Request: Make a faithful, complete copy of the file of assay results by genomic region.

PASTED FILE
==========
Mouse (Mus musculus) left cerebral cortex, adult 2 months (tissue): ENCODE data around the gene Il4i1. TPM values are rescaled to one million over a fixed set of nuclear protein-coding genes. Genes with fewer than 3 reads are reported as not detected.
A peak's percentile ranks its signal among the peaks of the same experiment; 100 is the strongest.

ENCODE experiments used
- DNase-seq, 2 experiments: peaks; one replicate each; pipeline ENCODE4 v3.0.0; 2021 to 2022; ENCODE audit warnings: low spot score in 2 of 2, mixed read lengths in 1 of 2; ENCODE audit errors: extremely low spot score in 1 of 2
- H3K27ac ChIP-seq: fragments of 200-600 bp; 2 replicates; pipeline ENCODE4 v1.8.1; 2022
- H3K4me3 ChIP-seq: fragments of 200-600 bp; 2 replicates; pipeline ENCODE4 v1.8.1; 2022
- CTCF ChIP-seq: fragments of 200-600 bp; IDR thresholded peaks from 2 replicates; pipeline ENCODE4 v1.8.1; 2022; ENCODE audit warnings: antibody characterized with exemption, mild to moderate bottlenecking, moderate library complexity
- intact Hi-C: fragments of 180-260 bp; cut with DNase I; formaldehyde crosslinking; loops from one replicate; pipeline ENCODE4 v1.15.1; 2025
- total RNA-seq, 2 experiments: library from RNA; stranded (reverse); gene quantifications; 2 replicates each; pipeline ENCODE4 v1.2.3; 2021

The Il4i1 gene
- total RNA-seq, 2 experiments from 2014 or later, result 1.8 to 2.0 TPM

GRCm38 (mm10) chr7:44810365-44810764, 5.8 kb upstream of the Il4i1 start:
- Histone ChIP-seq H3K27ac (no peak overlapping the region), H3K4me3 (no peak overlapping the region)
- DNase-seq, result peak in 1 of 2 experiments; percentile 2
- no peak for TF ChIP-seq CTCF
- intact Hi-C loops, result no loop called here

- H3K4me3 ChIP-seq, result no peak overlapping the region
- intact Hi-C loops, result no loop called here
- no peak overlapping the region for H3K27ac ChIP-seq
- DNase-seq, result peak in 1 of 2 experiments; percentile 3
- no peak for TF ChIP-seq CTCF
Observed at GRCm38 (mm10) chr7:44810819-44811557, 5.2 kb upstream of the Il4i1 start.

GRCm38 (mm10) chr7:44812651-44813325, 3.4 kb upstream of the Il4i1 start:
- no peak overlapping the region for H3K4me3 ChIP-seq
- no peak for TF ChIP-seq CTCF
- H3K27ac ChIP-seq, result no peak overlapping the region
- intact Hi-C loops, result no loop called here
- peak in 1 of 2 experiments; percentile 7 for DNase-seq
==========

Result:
Mouse (Mus musculus) left cerebral cortex, adult 2 months (tissue): ENCODE data around the gene Il4i1. TPM values are rescaled to one million over a fixed set of nuclear protein-coding genes. Genes with fewer than 3 reads are reported as not detected.
A peak's percentile ranks its signal among the peaks of the same experiment; 100 is the strongest.

ENCODE experiments used
- DNase-seq, 2 experiments: peaks; one replicate each; pipeline ENCODE4 v3.0.0; 2021 to 2022; ENCODE audit warnings: low spot score in 2 of 2, mixed read lengths in 1 of 2; ENCODE audit errors: extremely low spot score in 1 of 2
- H3K27ac ChIP-seq: fragments of 200-600 bp; 2 replicates; pipeline ENCODE4 v1.8.1; 2022
- H3K4me3 ChIP-seq: fragments of 200-600 bp; 2 replicates; pipeline ENCODE4 v1.8.1; 2022
- CTCF ChIP-seq: fragments of 200-600 bp; IDR thresholded peaks from 2 replicates; pipeline ENCODE4 v1.8.1; 2022; ENCODE audit warnings: antibody characterized with exemption, mild to moderate bottlenecking, moderate library complexity
- intact Hi-C: fragments of 180-260 bp; cut with DNase I; formaldehyde crosslinking; loops from one replicate; pipeline ENCODE4 v1.15.1; 2025
- total RNA-seq, 2 experiments: library from RNA; stranded (reverse); gene quantifications; 2 replicates each; pipeline ENCODE4 v1.2.3; 2021

The Il4i1 gene
- total RNA-seq, 2 experiments from 2014 or later, result 1.8 to 2.0 TPM

GRCm38 (mm10) chr7:44810365-44810764, 5.8 kb upstream of the Il4i1 start:
- Histone ChIP-seq H3K27ac (no peak overlapping the region), H3K4me3 (no peak overlapping the region)
- DNase-seq, result peak in 1 of 2 experiments; percentile 2
- no peak for TF ChIP-seq CTCF
- intact Hi-C loops, result no loop called here

- H3K4me3 ChIP-seq, result no peak overlapping the region
- intact Hi-C loops, result no loop called here
- no peak overlapping the region for H3K27ac ChIP-seq
- DNase-seq, result peak in 1 of 2 experiments; percentile 3
- no peak for TF ChIP-seq CTCF
Observed at GRCm38 (mm10) chr7:44810819-44811557, 5.2 kb upstream of the Il4i1 start.

GRCm38 (mm10) chr7:44812651-44813325, 3.4 kb upstream of the Il4i1 start:
- no peak overlapping the region for H3K4me3 ChIP-seq
- no peak for TF ChIP-seq CTCF
- H3K27ac ChIP-seq, result no peak overlapping the region
- intact Hi-C loops, result no loop called here
- peak in 1 of 2 experiments; percentile 7 for DNase-seq